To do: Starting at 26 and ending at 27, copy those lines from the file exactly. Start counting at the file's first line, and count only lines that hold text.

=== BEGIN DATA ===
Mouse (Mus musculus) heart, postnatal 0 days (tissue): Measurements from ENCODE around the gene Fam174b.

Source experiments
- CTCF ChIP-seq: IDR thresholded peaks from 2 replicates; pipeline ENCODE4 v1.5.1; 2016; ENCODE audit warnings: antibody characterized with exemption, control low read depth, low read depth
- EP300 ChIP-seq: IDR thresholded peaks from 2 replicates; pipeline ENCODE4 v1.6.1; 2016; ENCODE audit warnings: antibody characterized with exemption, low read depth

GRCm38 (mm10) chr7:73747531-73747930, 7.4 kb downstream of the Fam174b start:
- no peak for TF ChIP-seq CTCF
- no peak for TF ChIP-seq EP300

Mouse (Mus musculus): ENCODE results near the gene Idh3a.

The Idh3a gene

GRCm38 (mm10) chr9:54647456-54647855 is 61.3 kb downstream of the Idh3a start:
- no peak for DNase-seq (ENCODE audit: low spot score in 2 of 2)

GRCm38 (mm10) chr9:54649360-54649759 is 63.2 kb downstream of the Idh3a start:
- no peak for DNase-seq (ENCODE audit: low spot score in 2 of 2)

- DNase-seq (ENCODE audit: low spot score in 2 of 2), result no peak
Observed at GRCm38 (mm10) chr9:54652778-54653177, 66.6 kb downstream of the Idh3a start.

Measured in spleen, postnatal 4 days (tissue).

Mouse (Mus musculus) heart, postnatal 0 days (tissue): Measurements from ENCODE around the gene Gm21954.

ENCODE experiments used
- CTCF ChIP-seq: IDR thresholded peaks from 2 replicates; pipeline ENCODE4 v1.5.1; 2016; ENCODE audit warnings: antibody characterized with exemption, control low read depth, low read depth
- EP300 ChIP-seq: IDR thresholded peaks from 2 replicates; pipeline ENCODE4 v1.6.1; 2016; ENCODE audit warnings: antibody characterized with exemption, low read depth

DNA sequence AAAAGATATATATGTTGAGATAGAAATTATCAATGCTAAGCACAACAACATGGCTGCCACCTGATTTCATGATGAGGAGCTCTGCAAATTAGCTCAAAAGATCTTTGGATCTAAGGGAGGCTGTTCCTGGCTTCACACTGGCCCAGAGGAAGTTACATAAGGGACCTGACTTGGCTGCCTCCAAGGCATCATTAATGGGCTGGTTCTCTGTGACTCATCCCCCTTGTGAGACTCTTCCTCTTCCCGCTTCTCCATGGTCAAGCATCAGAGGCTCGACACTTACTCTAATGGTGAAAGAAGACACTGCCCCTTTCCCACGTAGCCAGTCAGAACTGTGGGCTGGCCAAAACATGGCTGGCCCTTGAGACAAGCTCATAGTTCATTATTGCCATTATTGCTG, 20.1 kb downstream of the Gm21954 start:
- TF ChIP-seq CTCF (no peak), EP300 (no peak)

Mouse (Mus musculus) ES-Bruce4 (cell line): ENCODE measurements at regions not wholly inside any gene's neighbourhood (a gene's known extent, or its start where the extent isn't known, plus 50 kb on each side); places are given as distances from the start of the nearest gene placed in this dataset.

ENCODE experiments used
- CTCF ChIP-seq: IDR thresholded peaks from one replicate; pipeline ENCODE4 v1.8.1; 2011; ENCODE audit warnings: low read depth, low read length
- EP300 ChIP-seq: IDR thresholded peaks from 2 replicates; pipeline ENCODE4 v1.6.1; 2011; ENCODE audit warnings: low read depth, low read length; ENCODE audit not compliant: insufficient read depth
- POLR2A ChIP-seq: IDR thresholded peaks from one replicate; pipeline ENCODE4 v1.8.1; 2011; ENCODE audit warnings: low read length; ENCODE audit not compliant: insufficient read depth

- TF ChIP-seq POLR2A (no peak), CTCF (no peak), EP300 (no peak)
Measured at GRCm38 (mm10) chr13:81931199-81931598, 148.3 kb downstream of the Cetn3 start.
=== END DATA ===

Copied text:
- EP300 ChIP-seq: IDR thresholded peaks from 2 replicates; pipeline ENCODE4 v1.6.1; 2011; ENCODE audit warnings: low read depth, low read length; ENCODE audit not compliant: insufficient read depth
- POLR2A ChIP-seq: IDR thresholded peaks from one replicate; pipeline ENCODE4 v1.8.1; 2011; ENCODE audit warnings: low read length; ENCODE audit not compliant: insufficient read depth